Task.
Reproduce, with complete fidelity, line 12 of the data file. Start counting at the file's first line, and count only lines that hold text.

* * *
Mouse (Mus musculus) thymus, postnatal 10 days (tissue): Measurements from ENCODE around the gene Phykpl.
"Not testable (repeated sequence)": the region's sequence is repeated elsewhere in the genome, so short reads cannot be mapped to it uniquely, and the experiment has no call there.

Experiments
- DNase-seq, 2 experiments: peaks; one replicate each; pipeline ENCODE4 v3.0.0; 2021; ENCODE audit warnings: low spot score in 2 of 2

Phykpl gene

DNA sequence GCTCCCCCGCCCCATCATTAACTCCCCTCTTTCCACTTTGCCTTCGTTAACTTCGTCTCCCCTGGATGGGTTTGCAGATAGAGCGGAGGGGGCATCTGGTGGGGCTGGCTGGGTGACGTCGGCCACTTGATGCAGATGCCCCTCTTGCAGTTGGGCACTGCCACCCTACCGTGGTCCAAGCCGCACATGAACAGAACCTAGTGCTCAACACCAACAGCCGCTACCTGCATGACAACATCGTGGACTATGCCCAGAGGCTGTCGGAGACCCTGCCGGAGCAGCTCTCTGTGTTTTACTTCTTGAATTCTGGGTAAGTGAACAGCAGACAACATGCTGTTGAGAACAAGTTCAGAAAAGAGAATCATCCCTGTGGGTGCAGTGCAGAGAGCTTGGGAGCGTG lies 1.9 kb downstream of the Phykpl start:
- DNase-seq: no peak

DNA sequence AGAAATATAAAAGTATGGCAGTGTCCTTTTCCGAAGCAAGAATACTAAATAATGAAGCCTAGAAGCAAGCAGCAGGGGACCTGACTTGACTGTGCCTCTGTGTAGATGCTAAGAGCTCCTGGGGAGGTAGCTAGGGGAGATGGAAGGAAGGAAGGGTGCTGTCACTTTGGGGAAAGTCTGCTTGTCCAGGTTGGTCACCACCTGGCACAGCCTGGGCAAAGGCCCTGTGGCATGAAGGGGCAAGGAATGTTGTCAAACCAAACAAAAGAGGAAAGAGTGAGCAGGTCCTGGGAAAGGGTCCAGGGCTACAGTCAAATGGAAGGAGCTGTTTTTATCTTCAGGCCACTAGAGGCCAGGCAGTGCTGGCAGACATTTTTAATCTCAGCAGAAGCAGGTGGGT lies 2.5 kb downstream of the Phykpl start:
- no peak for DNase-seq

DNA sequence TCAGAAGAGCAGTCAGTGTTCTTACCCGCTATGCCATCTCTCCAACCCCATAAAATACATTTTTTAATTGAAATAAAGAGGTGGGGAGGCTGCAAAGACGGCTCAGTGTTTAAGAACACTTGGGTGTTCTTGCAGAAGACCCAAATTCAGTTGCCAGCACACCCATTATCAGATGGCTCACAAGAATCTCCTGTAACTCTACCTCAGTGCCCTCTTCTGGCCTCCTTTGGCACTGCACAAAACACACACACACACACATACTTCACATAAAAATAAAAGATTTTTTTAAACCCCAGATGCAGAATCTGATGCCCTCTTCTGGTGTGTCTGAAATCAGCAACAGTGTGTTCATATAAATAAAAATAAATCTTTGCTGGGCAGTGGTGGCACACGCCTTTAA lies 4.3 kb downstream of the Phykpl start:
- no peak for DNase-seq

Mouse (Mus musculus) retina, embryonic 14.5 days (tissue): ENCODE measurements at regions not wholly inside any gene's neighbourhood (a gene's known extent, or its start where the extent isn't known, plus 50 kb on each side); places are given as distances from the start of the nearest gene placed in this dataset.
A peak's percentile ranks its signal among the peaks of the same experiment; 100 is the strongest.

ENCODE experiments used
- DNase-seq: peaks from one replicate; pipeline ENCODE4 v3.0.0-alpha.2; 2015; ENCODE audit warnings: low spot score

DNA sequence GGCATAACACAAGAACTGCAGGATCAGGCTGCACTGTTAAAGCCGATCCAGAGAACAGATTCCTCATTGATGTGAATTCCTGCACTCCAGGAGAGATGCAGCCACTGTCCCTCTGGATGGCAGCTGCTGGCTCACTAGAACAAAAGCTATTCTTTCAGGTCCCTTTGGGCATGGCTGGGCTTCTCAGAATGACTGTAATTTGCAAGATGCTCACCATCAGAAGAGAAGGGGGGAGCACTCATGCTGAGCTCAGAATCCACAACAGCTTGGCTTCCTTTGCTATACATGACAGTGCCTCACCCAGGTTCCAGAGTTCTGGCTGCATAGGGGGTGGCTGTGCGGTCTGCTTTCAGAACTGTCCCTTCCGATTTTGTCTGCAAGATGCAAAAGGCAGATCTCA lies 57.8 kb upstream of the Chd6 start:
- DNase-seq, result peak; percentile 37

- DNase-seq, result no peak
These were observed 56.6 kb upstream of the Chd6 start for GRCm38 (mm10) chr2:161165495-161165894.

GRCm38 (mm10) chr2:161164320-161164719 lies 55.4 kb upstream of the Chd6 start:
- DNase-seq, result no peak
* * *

Mouse (Mus musculus) retina, embryonic 14.5 days (tissue): ENCODE measurements at regions not wholly inside any gene's neighbourhood (a gene's known extent, or its start where the extent isn't known, plus 50 kb on each side); places are given as distances from the start of the nearest gene placed in this dataset.